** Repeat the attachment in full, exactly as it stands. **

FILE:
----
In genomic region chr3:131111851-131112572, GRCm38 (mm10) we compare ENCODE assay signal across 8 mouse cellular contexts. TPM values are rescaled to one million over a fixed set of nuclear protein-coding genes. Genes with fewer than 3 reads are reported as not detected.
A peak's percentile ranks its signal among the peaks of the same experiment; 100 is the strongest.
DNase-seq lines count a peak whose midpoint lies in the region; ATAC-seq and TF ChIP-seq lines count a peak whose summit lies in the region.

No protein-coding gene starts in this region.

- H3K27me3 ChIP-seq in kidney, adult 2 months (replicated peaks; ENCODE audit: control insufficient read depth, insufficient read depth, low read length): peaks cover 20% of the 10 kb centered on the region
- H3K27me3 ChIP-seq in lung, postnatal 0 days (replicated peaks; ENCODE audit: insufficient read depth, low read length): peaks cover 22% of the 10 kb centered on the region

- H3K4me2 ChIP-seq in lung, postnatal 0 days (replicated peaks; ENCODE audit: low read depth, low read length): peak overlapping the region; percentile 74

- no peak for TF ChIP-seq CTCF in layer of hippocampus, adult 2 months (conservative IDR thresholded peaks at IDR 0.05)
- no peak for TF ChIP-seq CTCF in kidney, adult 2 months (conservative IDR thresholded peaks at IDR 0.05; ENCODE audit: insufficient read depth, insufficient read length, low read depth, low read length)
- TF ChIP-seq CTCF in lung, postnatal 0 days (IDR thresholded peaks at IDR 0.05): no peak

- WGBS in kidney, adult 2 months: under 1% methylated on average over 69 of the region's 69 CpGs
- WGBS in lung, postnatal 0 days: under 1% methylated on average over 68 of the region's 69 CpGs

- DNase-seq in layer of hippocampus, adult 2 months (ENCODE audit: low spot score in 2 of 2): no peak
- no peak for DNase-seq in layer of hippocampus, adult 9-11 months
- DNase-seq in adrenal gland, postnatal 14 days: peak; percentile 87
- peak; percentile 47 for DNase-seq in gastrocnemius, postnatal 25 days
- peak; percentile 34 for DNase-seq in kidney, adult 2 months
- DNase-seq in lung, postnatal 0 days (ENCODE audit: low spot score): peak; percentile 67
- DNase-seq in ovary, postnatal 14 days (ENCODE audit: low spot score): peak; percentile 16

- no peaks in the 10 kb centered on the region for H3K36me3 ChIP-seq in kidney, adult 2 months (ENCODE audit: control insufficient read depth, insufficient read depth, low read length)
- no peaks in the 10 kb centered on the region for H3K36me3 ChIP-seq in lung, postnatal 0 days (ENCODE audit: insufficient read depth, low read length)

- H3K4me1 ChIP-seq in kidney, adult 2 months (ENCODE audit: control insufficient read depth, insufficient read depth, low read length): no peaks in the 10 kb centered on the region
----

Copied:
In genomic region chr3:131111851-131112572, GRCm38 (mm10) we compare ENCODE assay signal across 8 mouse cellular contexts. TPM values are rescaled to one million over a fixed set of nuclear protein-coding genes. Genes with fewer than 3 reads are reported as not detected.
A peak's percentile ranks its signal among the peaks of the same experiment; 100 is the strongest.
DNase-seq lines count a peak whose midpoint lies in the region; ATAC-seq and TF ChIP-seq lines count a peak whose summit lies in the region.

No protein-coding gene starts in this region.

- H3K27me3 ChIP-seq in kidney, adult 2 months (replicated peaks; ENCODE audit: control insufficient read depth, insufficient read depth, low read length): peaks cover 20% of the 10 kb centered on the region
- H3K27me3 ChIP-seq in lung, postnatal 0 days (replicated peaks; ENCODE audit: insufficient read depth, low read length): peaks cover 22% of the 10 kb centered on the region

- H3K4me2 ChIP-seq in lung, postnatal 0 days (replicated peaks; ENCODE audit: low read depth, low read length): peak overlapping the region; percentile 74

- no peak for TF ChIP-seq CTCF in layer of hippocampus, adult 2 months (conservative IDR thresholded peaks at IDR 0.05)
- no peak for TF ChIP-seq CTCF in kidney, adult 2 months (conservative IDR thresholded peaks at IDR 0.05; ENCODE audit: insufficient read depth, insufficient read length, low read depth, low read length)
- TF ChIP-seq CTCF in lung, postnatal 0 days (IDR thresholded peaks at IDR 0.05): no peak

- WGBS in kidney, adult 2 months: under 1% methylated on average over 69 of the region's 69 CpGs
- WGBS in lung, postnatal 0 days: under 1% methylated on average over 68 of the region's 69 CpGs

- DNase-seq in layer of hippocampus, adult 2 months (ENCODE audit: low spot score in 2 of 2): no peak
- no peak for DNase-seq in layer of hippocampus, adult 9-11 months
- DNase-seq in adrenal gland, postnatal 14 days: peak; percentile 87
- peak; percentile 47 for DNase-seq in gastrocnemius, postnatal 25 days
- peak; percentile 34 for DNase-seq in kidney, adult 2 months
- DNase-seq in lung, postnatal 0 days (ENCODE audit: low spot score): peak; percentile 67
- DNase-seq in ovary, postnatal 14 days (ENCODE audit: low spot score): peak; percentile 16

- no peaks in the 10 kb centered on the region for H3K36me3 ChIP-seq in kidney, adult 2 months (ENCODE audit: control insufficient read depth, insufficient read depth, low read length)
- no peaks in the 10 kb centered on the region for H3K36me3 ChIP-seq in lung, postnatal 0 days (ENCODE audit: insufficient read depth, low read length)

- H3K4me1 ChIP-seq in kidney, adult 2 months (ENCODE audit: control insufficient read depth, insufficient read depth, low read length): no peaks in the 10 kb centered on the region